I therefore voted in favour of Mr Färm’s text because I would argue that building new infrastructures can have a positive impact on the relaunch of the European economy.

 
  
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  Sirpa Pietikäinen (PPE). (FI) Mr President, it is very important that Parliament should have vigorously supported the establishment of the trans-European transport and energy networks and funding for them. They are crucial to Europe 2020 and to growth.

The only regrettable aspect of this issue is that funding is currently still at a level that represents just about a tenth of what is needed. I believe that significant funding for a European high voltage main grid, which would be a better guarantee of energy efficiency, security of energy supply and, furthermore, better exploitation of renewable energy in electricity production, represents one of the absolutely crucial investments on which the Member States of the European Union, the European Investment Bank, project bonds and this financing project too should, in future, concentrate its resources.

 
  
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  Charles Tannock (ECR). – Mr President, I voted in favour of this resolution. It is, of course, very questionable whether we need to have a growth plan at European level over the next ten years after the clear failure of the Lisbon Agenda. I am sceptical about a deliverable programme that the project bond initiative hopes to represent. However, I have some immediate real concerns and this is why a proper evaluation of the pilot phase is vital at this stage, as the ECR Group has repeatedly made clear.

The moribund economies of southern Europe do not necessarily need some gigantic Keynesian investment programme. They need flexible labour markets. The problem is mainly the supply side. Across Europe, as well as at EU level, national and regional governments refuse to cut red tape, the one long-term solution that could lead Europe to the prosperity we now find elusive in a globally competitive world.

I am nevertheless in favour of infrastructure development as a general principle and, since this initiative may, if well thought through, bring some success, it makes sense to trial it now, with a view to making an evidence-based decision on whether to take it further at a later date.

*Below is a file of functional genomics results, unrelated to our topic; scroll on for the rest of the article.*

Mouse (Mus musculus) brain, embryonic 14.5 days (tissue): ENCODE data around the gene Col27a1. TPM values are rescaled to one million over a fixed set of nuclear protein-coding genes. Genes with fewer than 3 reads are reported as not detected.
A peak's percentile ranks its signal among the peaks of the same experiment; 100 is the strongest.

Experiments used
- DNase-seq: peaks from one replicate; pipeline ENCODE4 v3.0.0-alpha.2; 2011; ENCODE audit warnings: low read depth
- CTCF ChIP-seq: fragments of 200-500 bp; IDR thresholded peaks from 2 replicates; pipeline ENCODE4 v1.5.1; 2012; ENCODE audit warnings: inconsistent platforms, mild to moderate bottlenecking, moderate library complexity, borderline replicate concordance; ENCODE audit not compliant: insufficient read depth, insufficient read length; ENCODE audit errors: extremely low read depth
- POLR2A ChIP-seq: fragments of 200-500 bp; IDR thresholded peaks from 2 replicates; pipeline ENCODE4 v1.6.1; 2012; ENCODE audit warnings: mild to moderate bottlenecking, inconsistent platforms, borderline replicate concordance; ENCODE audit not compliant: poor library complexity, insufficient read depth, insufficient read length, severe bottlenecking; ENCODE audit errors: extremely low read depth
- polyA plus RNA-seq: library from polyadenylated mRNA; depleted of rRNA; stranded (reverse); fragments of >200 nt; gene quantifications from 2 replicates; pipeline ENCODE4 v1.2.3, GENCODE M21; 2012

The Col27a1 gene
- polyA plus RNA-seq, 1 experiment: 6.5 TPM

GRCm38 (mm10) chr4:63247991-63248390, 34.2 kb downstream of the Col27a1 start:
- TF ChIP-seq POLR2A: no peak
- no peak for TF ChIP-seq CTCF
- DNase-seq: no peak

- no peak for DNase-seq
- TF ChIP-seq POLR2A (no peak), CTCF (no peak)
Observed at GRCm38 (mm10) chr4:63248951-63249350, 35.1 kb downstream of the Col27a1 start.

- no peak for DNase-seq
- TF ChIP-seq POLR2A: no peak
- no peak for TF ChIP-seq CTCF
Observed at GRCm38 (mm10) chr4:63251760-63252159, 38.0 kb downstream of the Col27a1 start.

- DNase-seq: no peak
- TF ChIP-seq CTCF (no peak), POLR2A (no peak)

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  Peter Jahr (PPE).(DE) Mr President, I voted in favour of this report, but I would still ask to be allowed to make three comments on the project bonds. Firstly, project bonds are a way to place the financing of projects on a broader footing by including private capital. This does not involve an infinite increase in financial capital. Secondly, this means that the projects must make sense and demonstrate economic effectiveness. We need to learn from the past: we are not just talking about building roads and hotel complexes. That is why a test and pilot phase is so important; after all, we should only promise people what we can actually deliver. At present, there are numerous promises and unrealistic expectations associated with these project bonds and a pilot phase would help us to get back on the straight and narrow.

 
  
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  Seán Kelly (PPE).(GA) Mr President, I was happy to support this recommendation as well, and it was clear that the majority of Parliament were in favour: 579 for, 32 against and nine abstentions. So, that is clear enough.

I think it is important that we have as close cooperation and connection as possible between all parts of the European Union and, in that regard, we should not forget the islands – in particular I am thinking of my own country.

Thankfully, in energy terms, we have interconnectors with our nearest neighbour, the United Kingdom, and hopefully also in due course with other areas. In terms of transport, the United Kingdom has a link with the continent now through Eurostar, and maybe somewhere down the line there might be one connecting Ireland with Britain.

The relationship between Ireland and the United Kingdom has never been better; thanks, in particular, to the Queen of England, who visited Ireland last year and last week was involved in the historic handshake with Martin McGuinness. I think connecting us physically would also be a step in the right direction.

 
  
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  Hannu Takkula (ALDE). (FI) Mr President, I would like to say very briefly that I supported this proposal and I believe that it is an excellent one. It is important that funding for the trans-European transport and energy networks is stepped up and that new instruments are sought for them. It will be interesting to see how these project bonds will then start to work.

At the moment, we need the kinds of projects that create conditions for real growth, and it is surely growth that we are currently seeking in Europe. We now need sustainable growth, because the problem of indebtedness that has now arisen will not be solved in any other way. In this respect, this is a good project, and one that is perfectly suited to the European Union’s involvement in creating conditions for sustainable growth. Furthermore, it is also in harmony with our own Europe 2020 programme.

 
  
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  Daniel Hannan (ECR). – Mr President, once again, we are trying to spend our way out of trouble. Excessive consumption without any commensurate production is why we are in this mess, and more subsidies are the problem rather than the solution.